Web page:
There is no simple answer here.
While extensive analyses of predictive performance of different models with different data sets is possible, it will not ultimately answer the key question – ‘which model is appropriate for this compound?’.
Two approaches are common in these situations. One is a conservative one where in the event of conflicting predictions, it is considered positive. This can improve sensitivity, but at the cost of an increased number of false-positive predictions (and all the down-stream activities that then result).
The second approach is to allow an expert to review and decide upon the overall prediction. The latter approach has been described in 2 recent publications. We support this by providing measures of expected accuracy for every prediction, and through the provision of transparent predictions with sufficient information for an expert to review.
Dobo, K. L., Greene, N., Fred, C., Glowienke, S., Harvey, J. S., Hasselgren, C., Jolly, R., et al. (2012). In Silico Methods Combined with Expert Knowledge Rule out Mutagenic Potential of Pharmaceutical Impurities: An Industry Survey. Regulatory Toxicology and Pharmacology, 62(3), 449–55. doi:10.1016/j.yrtph.2012.01.007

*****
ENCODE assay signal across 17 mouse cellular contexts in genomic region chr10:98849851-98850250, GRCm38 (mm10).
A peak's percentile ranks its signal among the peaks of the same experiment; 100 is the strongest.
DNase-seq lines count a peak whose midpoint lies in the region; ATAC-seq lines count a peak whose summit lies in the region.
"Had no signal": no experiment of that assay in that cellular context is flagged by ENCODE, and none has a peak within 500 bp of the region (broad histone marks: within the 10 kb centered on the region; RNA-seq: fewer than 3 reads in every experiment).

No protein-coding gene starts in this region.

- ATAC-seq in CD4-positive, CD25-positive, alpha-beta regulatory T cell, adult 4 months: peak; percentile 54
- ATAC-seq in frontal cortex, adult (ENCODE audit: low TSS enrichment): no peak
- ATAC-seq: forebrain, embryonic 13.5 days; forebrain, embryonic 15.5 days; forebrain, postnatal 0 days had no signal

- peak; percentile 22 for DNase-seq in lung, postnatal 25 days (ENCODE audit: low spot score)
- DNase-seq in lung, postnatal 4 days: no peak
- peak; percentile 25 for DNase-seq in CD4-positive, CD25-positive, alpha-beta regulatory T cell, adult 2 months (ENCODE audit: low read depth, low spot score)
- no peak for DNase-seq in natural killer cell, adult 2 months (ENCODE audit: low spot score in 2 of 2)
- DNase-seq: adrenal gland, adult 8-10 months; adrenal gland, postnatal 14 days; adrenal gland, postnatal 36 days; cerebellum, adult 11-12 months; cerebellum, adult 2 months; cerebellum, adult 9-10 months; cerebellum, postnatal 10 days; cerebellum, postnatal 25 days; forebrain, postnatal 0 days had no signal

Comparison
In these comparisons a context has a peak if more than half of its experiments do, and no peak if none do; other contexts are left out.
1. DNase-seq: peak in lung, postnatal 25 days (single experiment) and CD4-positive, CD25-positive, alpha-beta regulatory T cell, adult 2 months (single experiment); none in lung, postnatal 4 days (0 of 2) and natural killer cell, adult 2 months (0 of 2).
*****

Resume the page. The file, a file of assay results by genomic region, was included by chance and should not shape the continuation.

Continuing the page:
Sutter, A., Amberg, A., Boyer, S., Brigo, A., Contrera, J. F., Custer, L. L., Dobo, K. L., et al. (2013). Use of in silico systems and expert knowledge for structure-based assessment of potentially mutagenic impurities. Regulatory toxicology and pharmacology : RTP, (May). doi:10.1016/j.yrtph.2013.05.001